28/08/17 - A 1cy Reed Warbler was well away from its usual habitat and was only the 2nd to be ringed this autumn. This species is a scarce but regular autumn passage migrant at the site and 9 of the previous 13 records have been in the narrow period 23rd to 31st July with the remainder being on widespread dates in August. This session was also noteworthy for being the first of the autumn without a Willow Warbler being ringed or recorded.

1cy Reed Warbler
29/08/17 - A short, rain delayed session produced a Blackbird with an interesting plumage and not much else.


This 1cy male Blackbird is similar to what is sometimes referred to as the 'Stockamsel' variety. Had this bird been seen later in the autumn or during the winter it may have been thought to be of continental origin but there is virtually no chance of that in late August.

Its post-juvenile moult was almost complete.

It had a wing length of 131 mm which is towards the longer end of the range for locally bred birds but is not exceptional by any means.

1cy male Blackbird. A locally bred 'Stockamsel' type.
30/08/17 - Highlights were a Grasshopper Warbler and 2 Redstarts. At least 9 Tree Pipits were recorded 2 of which were caught. A few Grey Wagtails were on the move but only 1 was caught. There was a little flurry of Willow Warblers with 8 being ringed and this was more noteworthy as it followed a total absence of the species on the previous two days and was the only day that they outnumbered Chiffchaffs during the period.


1cy female Redstart 30/08/17

1cy male Redstart 30/08/17
S881488 adult Tree Pipit. This adult had retained 2 old lesser coverts. Apparently it is not uncommon to see this in adult Tree Pipits. There is certainly no doubt about the age of such birds. 

S881488 adult Tree Pipit. The tail feathers were much more rounded than those of the adults shown in my last post.

S881489 1cy Tree Pipit

S881489 1cy Tree Pipit. The 2nd outermost tail feather was missing on the right side of the tail. The shape of the tail is similar to the adult above but the contrast between the light and dark areas on the tail feathers isn't quite as strong. This difference in contrast can be a useful feature when ageing, according to some guides, although it isn't an easy difference to get to grips with and reportedly takes plenty of practice.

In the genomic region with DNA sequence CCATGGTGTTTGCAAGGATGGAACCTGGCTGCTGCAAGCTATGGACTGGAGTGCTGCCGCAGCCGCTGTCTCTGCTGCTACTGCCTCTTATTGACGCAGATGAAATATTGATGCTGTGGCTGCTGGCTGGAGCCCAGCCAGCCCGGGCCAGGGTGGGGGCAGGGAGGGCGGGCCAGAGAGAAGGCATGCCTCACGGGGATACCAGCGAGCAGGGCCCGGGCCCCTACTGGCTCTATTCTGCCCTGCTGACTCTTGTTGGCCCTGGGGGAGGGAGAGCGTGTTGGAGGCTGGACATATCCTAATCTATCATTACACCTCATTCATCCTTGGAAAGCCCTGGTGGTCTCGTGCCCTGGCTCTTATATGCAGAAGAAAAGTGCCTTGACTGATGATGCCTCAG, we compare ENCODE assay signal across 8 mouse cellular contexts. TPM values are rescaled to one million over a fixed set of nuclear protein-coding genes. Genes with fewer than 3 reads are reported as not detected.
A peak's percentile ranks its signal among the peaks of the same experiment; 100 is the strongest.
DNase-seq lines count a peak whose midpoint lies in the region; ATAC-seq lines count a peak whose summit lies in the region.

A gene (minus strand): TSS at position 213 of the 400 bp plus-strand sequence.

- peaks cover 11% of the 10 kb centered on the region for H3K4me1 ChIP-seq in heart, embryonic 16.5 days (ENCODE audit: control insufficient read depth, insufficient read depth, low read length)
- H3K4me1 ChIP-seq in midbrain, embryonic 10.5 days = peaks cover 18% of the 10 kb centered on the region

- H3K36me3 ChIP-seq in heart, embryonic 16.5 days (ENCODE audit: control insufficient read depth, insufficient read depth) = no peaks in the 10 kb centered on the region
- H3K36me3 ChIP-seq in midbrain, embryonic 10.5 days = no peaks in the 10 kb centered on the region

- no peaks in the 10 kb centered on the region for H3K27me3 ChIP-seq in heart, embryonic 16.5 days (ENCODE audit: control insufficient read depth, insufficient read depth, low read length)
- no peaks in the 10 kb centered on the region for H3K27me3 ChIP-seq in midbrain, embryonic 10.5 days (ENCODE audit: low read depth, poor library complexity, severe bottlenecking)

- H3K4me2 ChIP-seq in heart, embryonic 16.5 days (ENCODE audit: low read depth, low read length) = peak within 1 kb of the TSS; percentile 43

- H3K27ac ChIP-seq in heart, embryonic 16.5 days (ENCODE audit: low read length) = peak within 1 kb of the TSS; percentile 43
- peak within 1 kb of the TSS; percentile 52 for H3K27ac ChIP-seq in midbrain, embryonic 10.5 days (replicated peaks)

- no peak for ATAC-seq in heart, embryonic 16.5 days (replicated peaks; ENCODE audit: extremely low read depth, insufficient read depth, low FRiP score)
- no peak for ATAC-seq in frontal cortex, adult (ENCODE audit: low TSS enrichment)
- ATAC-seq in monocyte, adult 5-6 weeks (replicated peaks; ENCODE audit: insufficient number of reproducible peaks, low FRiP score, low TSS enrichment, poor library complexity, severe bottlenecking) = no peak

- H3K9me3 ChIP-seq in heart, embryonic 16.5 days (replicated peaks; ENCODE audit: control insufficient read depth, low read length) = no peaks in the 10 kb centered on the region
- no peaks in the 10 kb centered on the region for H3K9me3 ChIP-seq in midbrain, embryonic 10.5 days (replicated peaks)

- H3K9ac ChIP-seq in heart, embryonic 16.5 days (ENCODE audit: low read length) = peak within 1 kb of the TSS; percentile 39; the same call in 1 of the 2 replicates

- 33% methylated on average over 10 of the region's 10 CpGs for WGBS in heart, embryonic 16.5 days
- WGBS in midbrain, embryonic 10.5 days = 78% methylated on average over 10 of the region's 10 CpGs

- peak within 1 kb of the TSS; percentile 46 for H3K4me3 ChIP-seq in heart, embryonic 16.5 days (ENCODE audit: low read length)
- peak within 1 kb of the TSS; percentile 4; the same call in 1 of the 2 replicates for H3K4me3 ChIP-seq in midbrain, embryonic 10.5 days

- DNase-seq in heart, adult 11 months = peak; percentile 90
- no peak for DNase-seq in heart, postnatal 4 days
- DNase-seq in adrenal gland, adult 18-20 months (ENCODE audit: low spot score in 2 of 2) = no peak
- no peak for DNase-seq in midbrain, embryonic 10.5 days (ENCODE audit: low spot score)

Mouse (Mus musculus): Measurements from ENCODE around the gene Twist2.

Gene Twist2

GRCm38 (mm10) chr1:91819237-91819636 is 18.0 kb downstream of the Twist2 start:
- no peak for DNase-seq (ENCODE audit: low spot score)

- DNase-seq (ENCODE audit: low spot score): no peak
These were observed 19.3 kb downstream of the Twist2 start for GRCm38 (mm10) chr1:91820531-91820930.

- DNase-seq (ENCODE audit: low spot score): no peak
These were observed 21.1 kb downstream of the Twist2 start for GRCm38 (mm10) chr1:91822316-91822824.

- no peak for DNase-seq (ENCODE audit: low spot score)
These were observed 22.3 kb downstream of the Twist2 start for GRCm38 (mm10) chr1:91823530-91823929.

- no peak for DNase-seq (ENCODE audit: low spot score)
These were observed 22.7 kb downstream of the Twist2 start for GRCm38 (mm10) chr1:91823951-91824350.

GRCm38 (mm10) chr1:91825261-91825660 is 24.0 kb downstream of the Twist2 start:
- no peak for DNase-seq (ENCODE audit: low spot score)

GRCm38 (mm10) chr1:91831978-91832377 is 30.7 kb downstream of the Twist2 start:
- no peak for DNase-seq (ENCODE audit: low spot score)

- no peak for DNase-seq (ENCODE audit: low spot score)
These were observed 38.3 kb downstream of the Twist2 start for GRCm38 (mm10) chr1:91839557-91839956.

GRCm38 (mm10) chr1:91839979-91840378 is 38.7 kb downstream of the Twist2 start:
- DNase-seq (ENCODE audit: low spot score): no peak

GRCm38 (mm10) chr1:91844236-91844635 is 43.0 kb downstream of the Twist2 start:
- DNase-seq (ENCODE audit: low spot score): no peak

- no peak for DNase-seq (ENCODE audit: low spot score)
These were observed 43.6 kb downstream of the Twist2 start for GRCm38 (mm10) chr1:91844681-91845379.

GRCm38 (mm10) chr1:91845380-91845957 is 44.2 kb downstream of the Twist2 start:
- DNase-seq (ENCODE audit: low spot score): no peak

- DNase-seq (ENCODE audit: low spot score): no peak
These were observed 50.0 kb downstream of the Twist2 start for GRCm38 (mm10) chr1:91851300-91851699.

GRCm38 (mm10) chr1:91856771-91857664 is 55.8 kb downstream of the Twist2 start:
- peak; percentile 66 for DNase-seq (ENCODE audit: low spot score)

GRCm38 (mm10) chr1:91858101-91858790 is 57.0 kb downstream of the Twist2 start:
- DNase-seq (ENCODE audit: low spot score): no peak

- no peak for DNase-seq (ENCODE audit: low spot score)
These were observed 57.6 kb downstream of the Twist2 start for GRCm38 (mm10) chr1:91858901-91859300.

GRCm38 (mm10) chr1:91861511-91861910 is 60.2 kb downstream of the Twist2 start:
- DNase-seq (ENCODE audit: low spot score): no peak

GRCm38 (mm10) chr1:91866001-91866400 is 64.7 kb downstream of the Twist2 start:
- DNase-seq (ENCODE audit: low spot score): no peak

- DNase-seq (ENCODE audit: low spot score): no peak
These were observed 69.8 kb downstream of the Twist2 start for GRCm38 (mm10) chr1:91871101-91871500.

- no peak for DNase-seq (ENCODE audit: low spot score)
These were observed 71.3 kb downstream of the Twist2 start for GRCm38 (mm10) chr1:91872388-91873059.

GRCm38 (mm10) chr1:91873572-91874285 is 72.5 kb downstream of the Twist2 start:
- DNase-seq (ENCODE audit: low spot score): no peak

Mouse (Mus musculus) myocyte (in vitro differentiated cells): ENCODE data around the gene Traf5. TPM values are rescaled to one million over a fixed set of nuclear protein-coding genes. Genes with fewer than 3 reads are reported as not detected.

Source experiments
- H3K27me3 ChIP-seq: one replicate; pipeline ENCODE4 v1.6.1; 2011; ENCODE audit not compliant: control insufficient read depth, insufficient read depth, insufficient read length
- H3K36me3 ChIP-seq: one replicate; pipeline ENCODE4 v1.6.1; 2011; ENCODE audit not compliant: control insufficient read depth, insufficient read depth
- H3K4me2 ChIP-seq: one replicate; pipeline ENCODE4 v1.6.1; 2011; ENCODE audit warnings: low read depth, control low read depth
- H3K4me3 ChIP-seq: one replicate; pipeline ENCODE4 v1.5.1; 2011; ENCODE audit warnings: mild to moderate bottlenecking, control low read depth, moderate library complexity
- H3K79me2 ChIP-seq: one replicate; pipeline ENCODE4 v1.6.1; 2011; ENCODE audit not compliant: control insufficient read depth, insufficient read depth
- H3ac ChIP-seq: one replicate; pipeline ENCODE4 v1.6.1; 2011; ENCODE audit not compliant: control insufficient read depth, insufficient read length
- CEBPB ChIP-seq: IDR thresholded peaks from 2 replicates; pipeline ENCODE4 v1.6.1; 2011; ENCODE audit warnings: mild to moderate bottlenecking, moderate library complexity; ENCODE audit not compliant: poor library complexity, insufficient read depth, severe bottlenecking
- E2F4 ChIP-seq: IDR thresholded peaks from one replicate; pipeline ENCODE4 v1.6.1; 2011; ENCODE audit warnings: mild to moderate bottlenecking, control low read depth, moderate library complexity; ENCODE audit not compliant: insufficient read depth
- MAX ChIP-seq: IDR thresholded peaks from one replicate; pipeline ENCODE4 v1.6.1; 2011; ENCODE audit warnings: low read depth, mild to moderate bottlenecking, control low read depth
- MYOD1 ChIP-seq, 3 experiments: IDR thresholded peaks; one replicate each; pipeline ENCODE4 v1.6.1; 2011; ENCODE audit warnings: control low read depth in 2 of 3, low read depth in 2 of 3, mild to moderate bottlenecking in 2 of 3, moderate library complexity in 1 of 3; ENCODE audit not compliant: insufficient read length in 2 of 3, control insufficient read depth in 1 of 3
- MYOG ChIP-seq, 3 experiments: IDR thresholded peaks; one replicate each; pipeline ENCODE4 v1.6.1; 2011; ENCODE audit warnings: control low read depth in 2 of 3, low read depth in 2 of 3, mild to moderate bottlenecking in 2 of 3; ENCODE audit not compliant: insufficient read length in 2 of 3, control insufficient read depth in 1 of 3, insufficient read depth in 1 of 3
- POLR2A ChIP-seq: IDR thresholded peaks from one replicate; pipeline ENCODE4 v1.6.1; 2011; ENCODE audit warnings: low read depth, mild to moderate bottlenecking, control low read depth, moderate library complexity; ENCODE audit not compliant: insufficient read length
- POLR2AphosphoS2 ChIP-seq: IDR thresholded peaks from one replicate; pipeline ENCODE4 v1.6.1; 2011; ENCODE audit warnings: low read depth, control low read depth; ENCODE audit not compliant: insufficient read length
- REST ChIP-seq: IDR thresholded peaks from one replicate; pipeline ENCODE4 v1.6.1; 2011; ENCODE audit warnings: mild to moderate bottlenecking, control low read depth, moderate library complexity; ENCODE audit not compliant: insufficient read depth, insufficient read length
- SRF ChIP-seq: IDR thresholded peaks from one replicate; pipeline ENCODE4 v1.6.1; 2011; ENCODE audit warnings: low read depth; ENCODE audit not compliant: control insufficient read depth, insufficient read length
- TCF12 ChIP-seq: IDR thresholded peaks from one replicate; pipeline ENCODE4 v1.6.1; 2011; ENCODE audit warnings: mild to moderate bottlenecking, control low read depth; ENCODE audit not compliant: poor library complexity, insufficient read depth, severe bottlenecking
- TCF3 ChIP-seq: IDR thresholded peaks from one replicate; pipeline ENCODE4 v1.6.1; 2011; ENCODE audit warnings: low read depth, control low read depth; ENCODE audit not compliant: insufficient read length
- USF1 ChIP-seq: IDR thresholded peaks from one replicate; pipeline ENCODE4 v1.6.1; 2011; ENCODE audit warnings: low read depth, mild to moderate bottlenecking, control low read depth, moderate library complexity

S881489 1cy Tree Pipit

Monday, 21 August 2017

Tree Pipits come to the fore

The last couple of days have seen a marked increase in the number of Tree Pipits on the move at Billinge with a minimum of 10 recorded yesterday and 30+ today. It is not easy to keep track of numbers when you are busy ringing and it doesn't help that many don't call when flying over so I am sure I will have missed a few on both days. The increase in numbers on the move was also reflected in the ringing totals with 5 ringed yesterday and another 12 today.

Today's total of 12 ringed is the 2nd highest day total for the site and has only been bettered twice; on 14/08/14 and 17/08/15 with 13 ringed on both of those dates. Half of today's Tree Pipits were adults which is quite unusual but it gave me an opportunity to photograph some of the plumage features used when ageing birds in autumn. More information on ageing Tree Pipits can be found here, here and here (the latter being the best in my opinion) They are fairly straightforward to age once you get your eye in and fully understand their moult, especially if you get to handle quite a few, but I would say they are not as easy to age as Meadow Pipits.


S881408 1cy Tree Pipit. The fringes of the unmoulted median and greater coverts are quite worn and very pale (a cold bleached straw colour) when compared with those of the adult below and is probably from an early brood. It should be noted that the margins of median coverts and greater coverts of juveniles from later brood are less worn and can be more olive-buff like adults.


S881401 Adult (2cy+) Tree Pipit. Adults have fresher and more olive-buff fringed median and greater coverts.

S881401 2cy+ Tree Pipit. This adult was interesting in that it hadn't replaced 2 lesser coverts which stand out as being very worn and bleached.


S881401 2cy Tree Pipit. A closer look at those retained lesser coverts. They are very worn and have a narrow and bleached white fringe and shouldn't be mistaken for retained juvenile feathers. Birds like this can easily trap the inexperienced and unwary.


S881401 2cy+ Tree Pipit tail. Fresher and generally more pointed than the typical juvenile tail except for the central pair which are usually a bit more rounded when fresh compared to the central pair of a worn juvenile (see tail of S881408 below) but be aware some juveniles replace the central pair of tail feathers.


S881408 1cy Tree Pipit wing. This bird hasn't replaced any of the median coverts, greater coverts or tertials so there are no obvious moult limits to make ageing easy. Even the outer row of lesser coverts are all old. You just have to rely on wear and colour with birds like this.


S881408 1cy Tree Pipit tail


S881410 2cy+ Tree Pipit tail.


S881410 2cy+ Tree Pipit wing.

Ringing totals for 20/08/17 were: Sparrowhawk 1; Goldcrest 3; Blue Tit 9; Chiffchaff 6; Willow Warbler 15 (1); Blackcap 1; Whitethroat 2; Treecreeper 1; Wren 1; Tree Pipit 5; Chaffinch 1; Linnet 2; Goldfinch 2.

Ringing totals for 21/08/17 were: Chiffchaff 2 (1); Willow Warbler 6 (1); Whitethroat 1; Nuthatch 1; Tree Pipit 12; Chaffinch 4; Bullfinch 2.


Juvenile male Sparrowhawk 20/08/17
Juvenile male Sparrowhawk 20/08/17


Nuthatch 21/08/17